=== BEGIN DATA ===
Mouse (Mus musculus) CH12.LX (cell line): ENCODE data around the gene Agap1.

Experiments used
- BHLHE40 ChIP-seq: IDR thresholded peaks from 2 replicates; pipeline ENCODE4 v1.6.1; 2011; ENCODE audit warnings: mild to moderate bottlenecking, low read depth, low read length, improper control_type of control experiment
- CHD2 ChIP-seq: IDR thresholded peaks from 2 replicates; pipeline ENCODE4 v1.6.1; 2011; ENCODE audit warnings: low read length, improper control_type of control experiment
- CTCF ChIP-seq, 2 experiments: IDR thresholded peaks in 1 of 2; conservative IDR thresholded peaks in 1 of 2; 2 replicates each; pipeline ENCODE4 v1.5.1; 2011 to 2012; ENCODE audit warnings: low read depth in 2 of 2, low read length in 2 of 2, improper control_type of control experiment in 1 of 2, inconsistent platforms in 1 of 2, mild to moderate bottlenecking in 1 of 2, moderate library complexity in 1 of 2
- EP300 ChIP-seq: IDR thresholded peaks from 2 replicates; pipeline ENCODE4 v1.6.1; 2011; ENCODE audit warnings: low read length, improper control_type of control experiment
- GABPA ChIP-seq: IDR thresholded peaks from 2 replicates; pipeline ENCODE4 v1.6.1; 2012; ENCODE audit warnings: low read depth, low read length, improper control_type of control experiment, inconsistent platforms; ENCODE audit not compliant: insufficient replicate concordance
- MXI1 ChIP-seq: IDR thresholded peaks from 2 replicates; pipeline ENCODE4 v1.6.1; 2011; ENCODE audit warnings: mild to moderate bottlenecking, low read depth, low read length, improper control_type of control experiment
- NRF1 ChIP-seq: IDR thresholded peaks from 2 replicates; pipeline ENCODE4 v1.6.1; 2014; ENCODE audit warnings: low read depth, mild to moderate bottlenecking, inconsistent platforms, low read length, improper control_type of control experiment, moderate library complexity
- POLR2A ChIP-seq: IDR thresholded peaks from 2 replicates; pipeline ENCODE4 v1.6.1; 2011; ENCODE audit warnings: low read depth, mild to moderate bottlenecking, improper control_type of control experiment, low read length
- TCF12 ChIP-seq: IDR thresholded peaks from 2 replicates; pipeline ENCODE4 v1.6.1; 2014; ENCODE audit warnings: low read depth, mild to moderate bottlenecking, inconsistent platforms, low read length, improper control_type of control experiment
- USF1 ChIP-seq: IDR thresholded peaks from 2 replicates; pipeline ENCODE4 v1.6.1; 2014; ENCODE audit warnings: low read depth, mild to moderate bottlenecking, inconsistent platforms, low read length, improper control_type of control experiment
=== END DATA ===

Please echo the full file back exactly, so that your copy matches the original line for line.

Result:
Mouse (Mus musculus) CH12.LX (cell line): ENCODE data around the gene Agap1.

Experiments used
- BHLHE40 ChIP-seq: IDR thresholded peaks from 2 replicates; pipeline ENCODE4 v1.6.1; 2011; ENCODE audit warnings: mild to moderate bottlenecking, low read depth, low read length, improper control_type of control experiment
- CHD2 ChIP-seq: IDR thresholded peaks from 2 replicates; pipeline ENCODE4 v1.6.1; 2011; ENCODE audit warnings: low read length, improper control_type of control experiment
- CTCF ChIP-seq, 2 experiments: IDR thresholded peaks in 1 of 2; conservative IDR thresholded peaks in 1 of 2; 2 replicates each; pipeline ENCODE4 v1.5.1; 2011 to 2012; ENCODE audit warnings: low read depth in 2 of 2, low read length in 2 of 2, improper control_type of control experiment in 1 of 2, inconsistent platforms in 1 of 2, mild to moderate bottlenecking in 1 of 2, moderate library complexity in 1 of 2
- EP300 ChIP-seq: IDR thresholded peaks from 2 replicates; pipeline ENCODE4 v1.6.1; 2011; ENCODE audit warnings: low read length, improper control_type of control experiment
- GABPA ChIP-seq: IDR thresholded peaks from 2 replicates; pipeline ENCODE4 v1.6.1; 2012; ENCODE audit warnings: low read depth, low read length, improper control_type of control experiment, inconsistent platforms; ENCODE audit not compliant: insufficient replicate concordance
- MXI1 ChIP-seq: IDR thresholded peaks from 2 replicates; pipeline ENCODE4 v1.6.1; 2011; ENCODE audit warnings: mild to moderate bottlenecking, low read depth, low read length, improper control_type of control experiment
- NRF1 ChIP-seq: IDR thresholded peaks from 2 replicates; pipeline ENCODE4 v1.6.1; 2014; ENCODE audit warnings: low read depth, mild to moderate bottlenecking, inconsistent platforms, low read length, improper control_type of control experiment, moderate library complexity
- POLR2A ChIP-seq: IDR thresholded peaks from 2 replicates; pipeline ENCODE4 v1.6.1; 2011; ENCODE audit warnings: low read depth, mild to moderate bottlenecking, improper control_type of control experiment, low read length
- TCF12 ChIP-seq: IDR thresholded peaks from 2 replicates; pipeline ENCODE4 v1.6.1; 2014; ENCODE audit warnings: low read depth, mild to moderate bottlenecking, inconsistent platforms, low read length, improper control_type of control experiment
- USF1 ChIP-seq: IDR thresholded peaks from 2 replicates; pipeline ENCODE4 v1.6.1; 2014; ENCODE audit warnings: low read depth, mild to moderate bottlenecking, inconsistent platforms, low read length, improper control_type of control experiment